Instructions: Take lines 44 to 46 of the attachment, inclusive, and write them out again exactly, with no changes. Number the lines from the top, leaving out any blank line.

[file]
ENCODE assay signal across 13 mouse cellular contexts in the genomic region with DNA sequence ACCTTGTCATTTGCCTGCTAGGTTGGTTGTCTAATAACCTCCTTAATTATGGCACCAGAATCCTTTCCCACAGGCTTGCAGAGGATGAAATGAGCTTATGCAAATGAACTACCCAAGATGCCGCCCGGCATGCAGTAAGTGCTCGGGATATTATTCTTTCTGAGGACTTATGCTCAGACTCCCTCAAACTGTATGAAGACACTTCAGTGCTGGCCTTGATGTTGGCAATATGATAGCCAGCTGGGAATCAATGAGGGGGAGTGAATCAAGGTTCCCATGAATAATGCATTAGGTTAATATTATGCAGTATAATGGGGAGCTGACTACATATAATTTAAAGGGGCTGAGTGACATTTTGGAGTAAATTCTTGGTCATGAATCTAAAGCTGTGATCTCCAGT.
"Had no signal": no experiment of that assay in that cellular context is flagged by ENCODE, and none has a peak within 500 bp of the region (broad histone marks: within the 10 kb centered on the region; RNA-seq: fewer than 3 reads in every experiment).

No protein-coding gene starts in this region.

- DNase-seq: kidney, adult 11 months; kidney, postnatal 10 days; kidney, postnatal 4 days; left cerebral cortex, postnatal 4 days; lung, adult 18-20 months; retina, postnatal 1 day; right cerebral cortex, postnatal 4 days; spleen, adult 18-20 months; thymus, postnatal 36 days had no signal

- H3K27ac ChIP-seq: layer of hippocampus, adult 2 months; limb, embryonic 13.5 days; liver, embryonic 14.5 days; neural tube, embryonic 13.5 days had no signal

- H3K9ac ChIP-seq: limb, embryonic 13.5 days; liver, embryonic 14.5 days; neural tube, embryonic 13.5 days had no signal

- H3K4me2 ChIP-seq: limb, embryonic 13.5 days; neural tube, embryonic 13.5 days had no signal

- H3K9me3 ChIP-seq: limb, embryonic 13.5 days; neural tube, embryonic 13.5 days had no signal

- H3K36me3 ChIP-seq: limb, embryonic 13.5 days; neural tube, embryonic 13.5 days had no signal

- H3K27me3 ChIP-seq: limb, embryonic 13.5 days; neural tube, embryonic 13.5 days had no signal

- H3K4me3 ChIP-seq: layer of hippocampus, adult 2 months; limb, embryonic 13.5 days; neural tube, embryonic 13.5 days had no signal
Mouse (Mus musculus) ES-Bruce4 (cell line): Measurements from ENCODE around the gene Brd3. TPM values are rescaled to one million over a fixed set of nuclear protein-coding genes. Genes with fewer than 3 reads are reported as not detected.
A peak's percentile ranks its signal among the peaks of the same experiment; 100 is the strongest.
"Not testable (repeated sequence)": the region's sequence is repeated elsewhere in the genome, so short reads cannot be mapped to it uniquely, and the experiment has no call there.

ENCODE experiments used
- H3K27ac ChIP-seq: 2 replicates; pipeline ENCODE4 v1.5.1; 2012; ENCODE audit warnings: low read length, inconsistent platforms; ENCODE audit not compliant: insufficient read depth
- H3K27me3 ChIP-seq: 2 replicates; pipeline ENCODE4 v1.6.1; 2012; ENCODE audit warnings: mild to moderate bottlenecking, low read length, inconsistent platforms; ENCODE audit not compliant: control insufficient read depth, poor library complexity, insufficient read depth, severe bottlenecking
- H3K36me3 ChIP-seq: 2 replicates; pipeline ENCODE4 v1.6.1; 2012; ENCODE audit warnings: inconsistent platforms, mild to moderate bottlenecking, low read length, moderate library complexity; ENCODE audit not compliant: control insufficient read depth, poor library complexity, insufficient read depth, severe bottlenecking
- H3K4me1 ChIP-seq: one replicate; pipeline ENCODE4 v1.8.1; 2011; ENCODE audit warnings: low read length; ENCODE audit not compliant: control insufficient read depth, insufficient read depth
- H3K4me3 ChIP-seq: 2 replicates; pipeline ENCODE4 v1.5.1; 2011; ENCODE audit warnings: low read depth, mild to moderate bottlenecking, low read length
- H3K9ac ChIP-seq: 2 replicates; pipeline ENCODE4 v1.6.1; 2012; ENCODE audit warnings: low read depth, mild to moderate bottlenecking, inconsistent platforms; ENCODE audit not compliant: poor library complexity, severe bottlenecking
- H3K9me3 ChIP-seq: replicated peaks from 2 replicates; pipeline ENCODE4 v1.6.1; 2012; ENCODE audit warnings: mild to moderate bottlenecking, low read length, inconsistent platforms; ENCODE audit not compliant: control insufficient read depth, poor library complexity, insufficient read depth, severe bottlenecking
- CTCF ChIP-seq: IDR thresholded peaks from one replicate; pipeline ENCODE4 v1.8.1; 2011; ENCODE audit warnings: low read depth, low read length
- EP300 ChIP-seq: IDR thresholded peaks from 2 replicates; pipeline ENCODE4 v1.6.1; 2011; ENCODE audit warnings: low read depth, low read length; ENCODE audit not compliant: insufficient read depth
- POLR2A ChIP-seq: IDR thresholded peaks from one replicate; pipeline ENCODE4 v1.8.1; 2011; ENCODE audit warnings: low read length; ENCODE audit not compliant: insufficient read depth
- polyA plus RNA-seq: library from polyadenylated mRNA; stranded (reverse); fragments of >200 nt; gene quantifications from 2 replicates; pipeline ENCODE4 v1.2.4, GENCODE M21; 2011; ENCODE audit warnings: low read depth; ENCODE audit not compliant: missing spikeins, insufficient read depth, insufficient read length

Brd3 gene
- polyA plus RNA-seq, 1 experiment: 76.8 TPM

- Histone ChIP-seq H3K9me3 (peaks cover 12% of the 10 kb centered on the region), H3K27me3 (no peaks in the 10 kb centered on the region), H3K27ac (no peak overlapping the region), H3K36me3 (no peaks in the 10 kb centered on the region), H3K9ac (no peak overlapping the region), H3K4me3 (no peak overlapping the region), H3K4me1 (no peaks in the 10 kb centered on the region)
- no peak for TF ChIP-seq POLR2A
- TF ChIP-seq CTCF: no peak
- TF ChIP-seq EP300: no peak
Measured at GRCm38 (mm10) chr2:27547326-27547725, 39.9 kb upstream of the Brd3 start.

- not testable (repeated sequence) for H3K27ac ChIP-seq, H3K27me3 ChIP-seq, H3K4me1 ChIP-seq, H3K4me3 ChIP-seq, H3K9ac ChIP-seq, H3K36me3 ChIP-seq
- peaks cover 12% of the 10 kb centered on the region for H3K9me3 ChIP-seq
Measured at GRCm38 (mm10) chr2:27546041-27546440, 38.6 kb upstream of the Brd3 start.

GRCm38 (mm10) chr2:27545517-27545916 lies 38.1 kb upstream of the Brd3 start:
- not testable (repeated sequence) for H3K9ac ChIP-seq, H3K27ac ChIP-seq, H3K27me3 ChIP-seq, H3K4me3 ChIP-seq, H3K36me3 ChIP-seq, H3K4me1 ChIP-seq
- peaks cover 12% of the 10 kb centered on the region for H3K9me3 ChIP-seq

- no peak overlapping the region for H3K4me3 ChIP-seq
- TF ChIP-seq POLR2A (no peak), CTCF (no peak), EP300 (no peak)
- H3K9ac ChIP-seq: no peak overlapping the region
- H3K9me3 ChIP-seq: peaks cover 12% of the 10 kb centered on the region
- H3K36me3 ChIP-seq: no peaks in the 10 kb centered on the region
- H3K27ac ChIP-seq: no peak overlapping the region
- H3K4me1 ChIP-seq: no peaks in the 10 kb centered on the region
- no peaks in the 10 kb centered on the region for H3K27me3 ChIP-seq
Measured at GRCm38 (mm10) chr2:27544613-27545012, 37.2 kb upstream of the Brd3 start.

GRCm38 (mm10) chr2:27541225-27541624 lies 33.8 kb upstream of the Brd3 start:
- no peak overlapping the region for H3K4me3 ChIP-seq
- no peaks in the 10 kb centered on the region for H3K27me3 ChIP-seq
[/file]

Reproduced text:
- H3K36me3 ChIP-seq: no peaks in the 10 kb centered on the region
- H3K27ac ChIP-seq: no peak overlapping the region
- H3K4me1 ChIP-seq: no peaks in the 10 kb centered on the region